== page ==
Carbondale reduces cap on pot grows
Marijuana odor will have to wait for Carbondale’s planning and zoning commission to weigh in, but the Board of Trustees is taking other steps in the meantime.
Trying to address complaints of odor and high-concentration areas for marijuana businesses, Carbondale trustees reduced the town’s cap for marijuana grow operations from five to three.
However, the town has already issued four licenses for recreational grows, which it refers to as “cultivation facilities.” They are issued to Rocky Mountain High, Doctor’s Garden, Crystal River Growers and Black Dog Valley.
But no one’s losing their license. All four will be grandfathered in, and only if one of those businesses doesn’t pan out will the town restrict the number of licenses to three.
The town has issued only two licenses for medical marijuana grow operations, so there’s still room for one more. Rocky Mountain High and Black Dog Valley also have medical marijuana grows.
Participate in The Longevity Project
The Longevity Project is an annual campaign to help educate readers about what it takes to live a long, fulfilling life in our valley. This year Kevin shares his story of hope and celebration of life with his presentation Cracked, Not Broken as we explore the critical and relevant topic of mental health.
The town has received numerous complaints that some of these businesses are odorous, highly concentrated on Buggy Circle and Village Road and causing headaches for town staff trying to keep up with complaints.
When trustees initially set caps of five for each license category, it treated all the business types like they were the same, said Trustee Frosty Merriott. But after having some experience with these businesses, the town has found that the cultivation facilities are the most likely to draw odor complaints, he said.
Trustees also added language that allows the board to consider criteria such as proximity to other marijuana businesses, concentration of marijuana businesses in an area, and impact to the neighborhood when considering a license or renewal.
The board had a number of proposed regulations on its plate Wednesday, but trustees focused on capping grows for now because it was perceived as the most pressing concern, and they had only barely a quorum.
Other proposals that will be addressed later include capping the number of plants a grow operation can have and spacing requirements between marijuana businesses, a rule that’s already applied to Main Street between Seventh Street and Snowmass Drive.
But the trustees are also wary of forcing the marijuana businesses into a corner, which several of the business owners at the meeting said was what created the concentration on Buggy Circle and Village Road.
The board will also consider capping all the license categories to three as well, including medical dispensaries, recreational marijuana shops and marijuana infused products businesses.
Carbondale is also considering requiring marijuana businesses to offset a higher percentage of their energy consumption by using renewable energy sources; the town already requires businesses to offset 30 percent with renewable energy.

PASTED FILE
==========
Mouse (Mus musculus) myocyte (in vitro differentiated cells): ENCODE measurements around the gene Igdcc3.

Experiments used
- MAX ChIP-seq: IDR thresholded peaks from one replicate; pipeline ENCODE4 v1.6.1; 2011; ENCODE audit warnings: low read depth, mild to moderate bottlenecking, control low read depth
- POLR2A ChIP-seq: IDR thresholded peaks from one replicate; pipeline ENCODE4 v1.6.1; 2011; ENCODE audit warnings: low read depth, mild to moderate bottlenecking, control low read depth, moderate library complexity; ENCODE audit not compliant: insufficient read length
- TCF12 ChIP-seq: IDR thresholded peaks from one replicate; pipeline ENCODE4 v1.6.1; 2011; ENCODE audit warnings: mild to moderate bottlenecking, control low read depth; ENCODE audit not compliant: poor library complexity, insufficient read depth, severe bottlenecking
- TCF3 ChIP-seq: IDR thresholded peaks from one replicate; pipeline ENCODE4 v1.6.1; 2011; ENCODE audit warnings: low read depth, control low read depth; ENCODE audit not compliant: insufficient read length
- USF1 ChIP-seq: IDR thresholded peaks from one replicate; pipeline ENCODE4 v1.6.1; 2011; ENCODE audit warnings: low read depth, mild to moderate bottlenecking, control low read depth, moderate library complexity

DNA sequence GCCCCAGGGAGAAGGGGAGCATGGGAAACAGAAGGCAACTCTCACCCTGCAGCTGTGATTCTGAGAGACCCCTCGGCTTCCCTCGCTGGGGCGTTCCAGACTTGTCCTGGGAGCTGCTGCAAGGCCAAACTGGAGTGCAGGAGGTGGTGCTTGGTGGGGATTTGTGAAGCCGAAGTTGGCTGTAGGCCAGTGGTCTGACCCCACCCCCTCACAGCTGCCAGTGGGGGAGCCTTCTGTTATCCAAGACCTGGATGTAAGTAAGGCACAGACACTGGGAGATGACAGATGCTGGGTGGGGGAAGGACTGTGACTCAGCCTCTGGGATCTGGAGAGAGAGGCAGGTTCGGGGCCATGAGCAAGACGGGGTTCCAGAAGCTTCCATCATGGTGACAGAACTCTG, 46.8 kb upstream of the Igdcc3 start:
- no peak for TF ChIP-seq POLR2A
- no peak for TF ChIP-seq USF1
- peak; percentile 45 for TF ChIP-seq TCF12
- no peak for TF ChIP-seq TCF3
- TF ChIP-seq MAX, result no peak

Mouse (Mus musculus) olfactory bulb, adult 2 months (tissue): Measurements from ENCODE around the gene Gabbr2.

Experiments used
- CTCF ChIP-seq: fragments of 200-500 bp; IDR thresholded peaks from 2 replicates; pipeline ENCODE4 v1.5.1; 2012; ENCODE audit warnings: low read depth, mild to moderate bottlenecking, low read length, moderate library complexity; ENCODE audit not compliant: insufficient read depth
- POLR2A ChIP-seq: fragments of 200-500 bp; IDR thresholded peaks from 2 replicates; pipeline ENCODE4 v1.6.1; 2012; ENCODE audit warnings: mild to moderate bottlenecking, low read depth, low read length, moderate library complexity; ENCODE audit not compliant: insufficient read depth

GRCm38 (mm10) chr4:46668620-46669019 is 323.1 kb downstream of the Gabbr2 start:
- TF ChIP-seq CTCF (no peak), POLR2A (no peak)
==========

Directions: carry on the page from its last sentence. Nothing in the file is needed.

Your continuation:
First, that, too, will have to go before the planning and zoning commission.
But at the trustees’ meeting Wednesday, only Trustee Katrina Byars voiced support for this move, noting the heavy electricity consumption of the industry.
Others, including Mayor Pro Tem Dan Richardson, thought it would be an arbitrary regulation that the town doesn’t require of other businesses.
Richardson also opposed capping the grow operations to three, saying it didn’t seem like the town’s best option for mitigating odors, but he was outvoted by Byars, Merriott and Marty Silverstein.
In other marijuana regulation news, all the trustees present said they’re interested in pursuing a new type of marijuana business license — one for cannabis clubs.
During public comment on these proposed regulations, James Leonard of Colorado Product Services suggested that the time is right for Carbondale to consider the cannabis clubs, considering that people still don’t have a place to consume marijuana outside of the homes.
And tourists don’t have anywhere to ingest marijuana, making public parks a common place for public consumption violations.
If Carbondale doesn’t do it, another locale else in the valley will do it first, said Merriott.
Support Local Journalism
Support Local Journalism
Readers around Glenwood Springs and Garfield County make the Post Independent’s work possible. Your financial contribution supports our efforts to deliver quality, locally relevant journalism.
Now more than ever, your support is critical to help us keep our community informed about the evolving coronavirus pandemic and the impact it is having locally. Every contribution, however large or small, will make a difference.
Each donation will be used exclusively for the development and creation of increased news coverage.
Start a dialogue, stay on topic and be civil.
If you don't follow the rules, your comment may be deleted.
User Legend: Moderator Trusted User
Small businesses affected by the Glenwood Canyon mudslides may qualify for federal funding, the state announced Friday.